By Tetsuo Nakahara, U.S. Army Garrison Japan Public AffairsJanuary 8, 2012
CAMP ZAMA, Japan, Dec. 23, 2011 -- U.S. Soldiers took part in the Japanese tradition of pounding rice into a sticky, chewy cake known as mochi during a Dec. 23 ceremony hosted by the Japan Ground Self-Defense Force's 4th Engineer Group on Camp Zama.
Mochi pounding is a traditional cultural event during which Japanese celebrate the coming New Year. Mochi is made from special Japanese rice and is traditionally eaten throughout the holiday.
Members of the 4th Engineer Group prepared mochi-pounding stations in their gymnasium for the more than 200 people - including unit members, their families, and guests from U.S. Army Japan - who attended the annual event.
For the ceremony, the specially steamed mochi rice was placed in an usu, or wooden mortar, and pounded using a large wooden mallet known as a kine. Members of the JGSDF unit, along with attendees that included Maj. Gen. Michael T. Harrison Sr., commander of USARJ and I Corps (Forward), took turns pounding the mochi rice until it reached a soft and smooth consistency.
"This is a wonderful opportunity that gives us a chance to share and learn about Japanese culture," said Harrison. "And more importantly, it's a great way to share camaraderie with the 4th Engineer Group who are our neighbors here. We enjoy our relationship and we look forward to a brand new and prosperous New Year to continue that good cooperation."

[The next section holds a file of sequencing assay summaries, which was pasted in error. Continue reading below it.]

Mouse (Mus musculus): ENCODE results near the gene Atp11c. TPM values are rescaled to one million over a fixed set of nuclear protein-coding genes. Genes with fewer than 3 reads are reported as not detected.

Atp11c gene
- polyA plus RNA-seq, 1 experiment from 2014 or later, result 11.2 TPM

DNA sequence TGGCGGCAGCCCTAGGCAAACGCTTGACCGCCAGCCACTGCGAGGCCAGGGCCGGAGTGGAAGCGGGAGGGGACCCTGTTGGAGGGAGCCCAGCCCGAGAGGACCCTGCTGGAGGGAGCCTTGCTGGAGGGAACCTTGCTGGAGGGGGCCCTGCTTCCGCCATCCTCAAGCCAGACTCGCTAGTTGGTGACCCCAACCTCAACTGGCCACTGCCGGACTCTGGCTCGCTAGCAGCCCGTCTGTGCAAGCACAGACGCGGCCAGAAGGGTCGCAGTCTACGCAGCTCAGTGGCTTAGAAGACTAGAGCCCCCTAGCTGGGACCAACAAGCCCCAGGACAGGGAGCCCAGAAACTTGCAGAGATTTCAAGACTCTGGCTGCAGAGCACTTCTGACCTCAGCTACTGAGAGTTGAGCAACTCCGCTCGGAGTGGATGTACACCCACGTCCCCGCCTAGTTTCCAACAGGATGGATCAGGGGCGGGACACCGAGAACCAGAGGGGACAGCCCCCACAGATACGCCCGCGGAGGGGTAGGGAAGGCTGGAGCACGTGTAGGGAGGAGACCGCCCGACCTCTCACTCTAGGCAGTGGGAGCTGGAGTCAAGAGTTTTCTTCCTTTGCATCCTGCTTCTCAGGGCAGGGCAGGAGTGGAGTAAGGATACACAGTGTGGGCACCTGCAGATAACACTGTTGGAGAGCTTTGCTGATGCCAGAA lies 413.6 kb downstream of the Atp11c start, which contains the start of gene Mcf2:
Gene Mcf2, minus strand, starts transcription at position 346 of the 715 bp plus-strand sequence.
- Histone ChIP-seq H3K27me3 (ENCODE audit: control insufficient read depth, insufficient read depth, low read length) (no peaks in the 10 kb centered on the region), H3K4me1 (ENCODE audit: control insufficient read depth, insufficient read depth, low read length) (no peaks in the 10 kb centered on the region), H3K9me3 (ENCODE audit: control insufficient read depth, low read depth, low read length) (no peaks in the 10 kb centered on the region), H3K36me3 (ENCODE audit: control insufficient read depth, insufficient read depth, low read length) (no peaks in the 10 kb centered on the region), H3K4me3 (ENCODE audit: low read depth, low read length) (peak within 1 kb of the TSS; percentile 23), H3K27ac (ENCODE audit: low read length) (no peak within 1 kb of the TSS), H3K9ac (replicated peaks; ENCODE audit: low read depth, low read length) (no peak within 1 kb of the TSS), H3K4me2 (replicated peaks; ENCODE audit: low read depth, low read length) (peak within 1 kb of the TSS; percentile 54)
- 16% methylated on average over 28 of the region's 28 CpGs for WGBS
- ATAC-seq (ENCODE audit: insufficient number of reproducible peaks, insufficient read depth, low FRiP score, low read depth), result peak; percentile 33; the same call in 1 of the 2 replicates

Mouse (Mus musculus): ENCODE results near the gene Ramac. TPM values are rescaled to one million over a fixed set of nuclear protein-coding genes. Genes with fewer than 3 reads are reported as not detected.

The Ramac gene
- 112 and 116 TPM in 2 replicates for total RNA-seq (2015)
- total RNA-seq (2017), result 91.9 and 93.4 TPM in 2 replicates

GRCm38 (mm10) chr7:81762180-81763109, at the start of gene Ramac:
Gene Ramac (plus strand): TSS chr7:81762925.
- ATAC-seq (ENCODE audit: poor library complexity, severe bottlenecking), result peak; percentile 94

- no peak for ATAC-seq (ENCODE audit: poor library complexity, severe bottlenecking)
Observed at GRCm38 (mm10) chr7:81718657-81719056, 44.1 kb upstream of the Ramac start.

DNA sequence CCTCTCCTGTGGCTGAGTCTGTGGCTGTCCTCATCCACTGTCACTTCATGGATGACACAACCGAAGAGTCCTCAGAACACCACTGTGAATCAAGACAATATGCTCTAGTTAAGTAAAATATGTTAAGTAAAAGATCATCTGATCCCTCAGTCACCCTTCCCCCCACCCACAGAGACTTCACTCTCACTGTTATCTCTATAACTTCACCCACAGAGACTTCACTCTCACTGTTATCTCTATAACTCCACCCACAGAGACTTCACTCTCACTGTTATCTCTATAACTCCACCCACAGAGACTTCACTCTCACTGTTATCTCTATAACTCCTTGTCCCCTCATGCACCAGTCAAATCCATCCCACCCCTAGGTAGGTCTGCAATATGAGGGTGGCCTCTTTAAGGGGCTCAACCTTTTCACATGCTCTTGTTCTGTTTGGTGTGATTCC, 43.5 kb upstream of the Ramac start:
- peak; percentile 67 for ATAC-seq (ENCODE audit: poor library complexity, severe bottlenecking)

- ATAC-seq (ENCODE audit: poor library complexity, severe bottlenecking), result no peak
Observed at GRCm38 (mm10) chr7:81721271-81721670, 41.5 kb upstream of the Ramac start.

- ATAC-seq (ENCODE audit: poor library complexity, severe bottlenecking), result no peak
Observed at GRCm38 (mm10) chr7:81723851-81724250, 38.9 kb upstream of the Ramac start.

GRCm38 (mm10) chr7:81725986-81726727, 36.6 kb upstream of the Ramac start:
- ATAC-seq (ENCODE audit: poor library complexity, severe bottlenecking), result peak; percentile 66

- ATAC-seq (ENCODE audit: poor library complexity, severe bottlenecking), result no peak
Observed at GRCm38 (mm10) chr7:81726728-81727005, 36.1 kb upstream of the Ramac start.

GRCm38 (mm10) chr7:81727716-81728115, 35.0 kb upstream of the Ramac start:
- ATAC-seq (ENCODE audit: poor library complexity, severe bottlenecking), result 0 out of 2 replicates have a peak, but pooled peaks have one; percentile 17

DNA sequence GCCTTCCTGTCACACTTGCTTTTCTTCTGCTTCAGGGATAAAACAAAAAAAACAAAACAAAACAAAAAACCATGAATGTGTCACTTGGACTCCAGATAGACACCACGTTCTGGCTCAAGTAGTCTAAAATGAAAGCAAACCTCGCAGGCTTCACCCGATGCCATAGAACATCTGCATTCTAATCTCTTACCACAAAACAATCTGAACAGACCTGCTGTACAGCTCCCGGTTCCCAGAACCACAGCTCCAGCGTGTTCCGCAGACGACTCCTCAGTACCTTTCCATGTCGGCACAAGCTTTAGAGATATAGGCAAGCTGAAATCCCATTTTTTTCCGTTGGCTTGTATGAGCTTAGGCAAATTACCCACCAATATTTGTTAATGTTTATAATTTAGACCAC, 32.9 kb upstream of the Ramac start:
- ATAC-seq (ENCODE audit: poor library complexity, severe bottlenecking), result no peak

The mochi was moved onto a table after being pounded to be broken and rolled into balls and mixed with various toppings, such as red bean paste, sweet peanut powder, natto beans, and daikon with soy sauce.
USARJ Soldiers sat together with JGSDF members at the table and shared traditional Japanese dishes to celebrate the coming New Year.
"We are honored to have this annual mochi-pounding ceremony with community and family members, guests and officials from U.S. Army Japan," said Col. Takeshi Ishimaru, commander of the 4th Engineer Group. "We are truly grateful that we are able to celebrate this event after a total of 74 days of disaster relief operations in the Tohoku area following the March 11 earthquake."